The truth is, their report cards are, for the most part, better than mine. The comments from the teachers are certainly much nicer.
But why tell my kids that?
If you’re in business, you need a report card. Many business owners I know look at the only report that means anything to them: their bank statements. And often, they don’t even look at the statement – they just check their bank balance when making a deposit.
Many small business owners base their important decisions on what’s in the bank on any given day. This is a problem.
Cassandra contacted me a while ago. She and her husband were the proprietors of a hardware business, but their interests lay elsewhere. They turned the business over to her brother-in-law to run. After two years, the brother-in-law decided he didn’t want to manage the business and quit.
This left Cassandra in a pickle. She and her husband and their kids had relocated 1,100 km away. Returning to the business, she realized that the accounts were a mess. Taxes hadn’t been filed, year-ends hadn’t been completed and the bank account was running on empty.
Sales were falling and, as a result, Cassandra and her husband could no longer maintain their lifestyle. They had never needed to look at financial statements before. They thought everything was fine but had inadvertently been draining the bank account. They were in deep trouble!
The report cards you need to look at on a regular basis are your income statement and balance sheet. You should be getting these two documents from your bookkeeper every month.
What do you need to look at on your income statement?
Sales income/revenue: Are sales increasing or decreasing? By what percentage? Do you have certain departments that are growing or declining compared to the previous period? Why is that happening? What are the trends in the business? Are you doing anything differently that’s helping or hurting sales?
The more you can figure this out, the better chance you have of being successful.
Cost of goods sold: Look at each line on your income statement. What’s changed from the previous period? Can you explain the changes? Is there any input cost you can reduce?
Gross profit: Look at the gross profit percentage compared to the previous period. Has it gone up or down? If it’s gone down, you may need to make changes to ensure this doesn’t continue. What needs to be done? If it’s going up, good for you. Consider what you’ve done to make this happen. Can you continue to do this?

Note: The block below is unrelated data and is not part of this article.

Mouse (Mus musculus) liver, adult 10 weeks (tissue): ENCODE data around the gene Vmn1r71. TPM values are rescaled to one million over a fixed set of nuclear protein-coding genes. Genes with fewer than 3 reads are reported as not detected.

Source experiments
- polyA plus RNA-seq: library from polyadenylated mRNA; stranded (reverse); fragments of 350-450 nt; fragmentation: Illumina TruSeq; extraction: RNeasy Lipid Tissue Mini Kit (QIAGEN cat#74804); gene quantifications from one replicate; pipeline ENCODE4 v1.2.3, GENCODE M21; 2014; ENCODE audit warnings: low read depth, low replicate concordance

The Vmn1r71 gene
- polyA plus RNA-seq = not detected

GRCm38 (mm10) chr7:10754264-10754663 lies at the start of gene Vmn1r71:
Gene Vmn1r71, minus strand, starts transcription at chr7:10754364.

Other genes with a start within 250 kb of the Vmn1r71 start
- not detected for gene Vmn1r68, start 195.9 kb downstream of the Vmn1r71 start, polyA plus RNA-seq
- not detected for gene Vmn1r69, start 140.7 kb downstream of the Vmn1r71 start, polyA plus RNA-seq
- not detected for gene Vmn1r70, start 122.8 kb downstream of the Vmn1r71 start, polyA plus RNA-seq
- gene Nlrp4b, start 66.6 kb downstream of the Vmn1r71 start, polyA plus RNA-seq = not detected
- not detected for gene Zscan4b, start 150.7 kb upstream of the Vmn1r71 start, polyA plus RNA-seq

General and administrative expenses: Carefully compare this area – line by line – to the previous period. Have any expenses gone up? Why? What needs to change? Are there areas where you can eliminate costs? Remember that every unnecessary cost you can reduce goes directly into your pocket as an owner.
Profit: Compare your profit in this period to the previous period. Are you going in the right direction? Have you hit your profit goal? Are you happy with this number or discouraged? What needs to happen for you to reach your goals? Remember, you own the business to make a profit. This area is especially important.
Your balance sheet: This is pretty simple. When you’re looking at your balance sheet, you need to know how much money you have in the bank. Your accounts payable – how much you owe others. Accounts receivable – how much people owe you. You might want to look at your long- and short-term debt to see how much money you owe on loans (although perhaps you might want to block that out of your mind).
Like Cassandra, you’re asking for trouble if you don’t know where you’re coming from, where you’re going or how well your business is doing.
This is like driving a car without a gas gauge. Or like a sports team not finding out until the end of the season if they’ve won or lost games during the season. You wouldn’t play sports or games without keeping score. Why play roulette with your business by not keeping score?
Make it a point to keep track. Get those monthly report cards from your bookkeeper or accountant!
David Fuller, MBA, is a certified professional business coach and author who helps business leaders ensure that their companies are successful. David is author of the book Profit Yourself Healthy.
The views, opinions and positions expressed by columnists and contributors are the author’s alone. They do not inherently or expressly reflect the views, opinions and/or positions of our publication.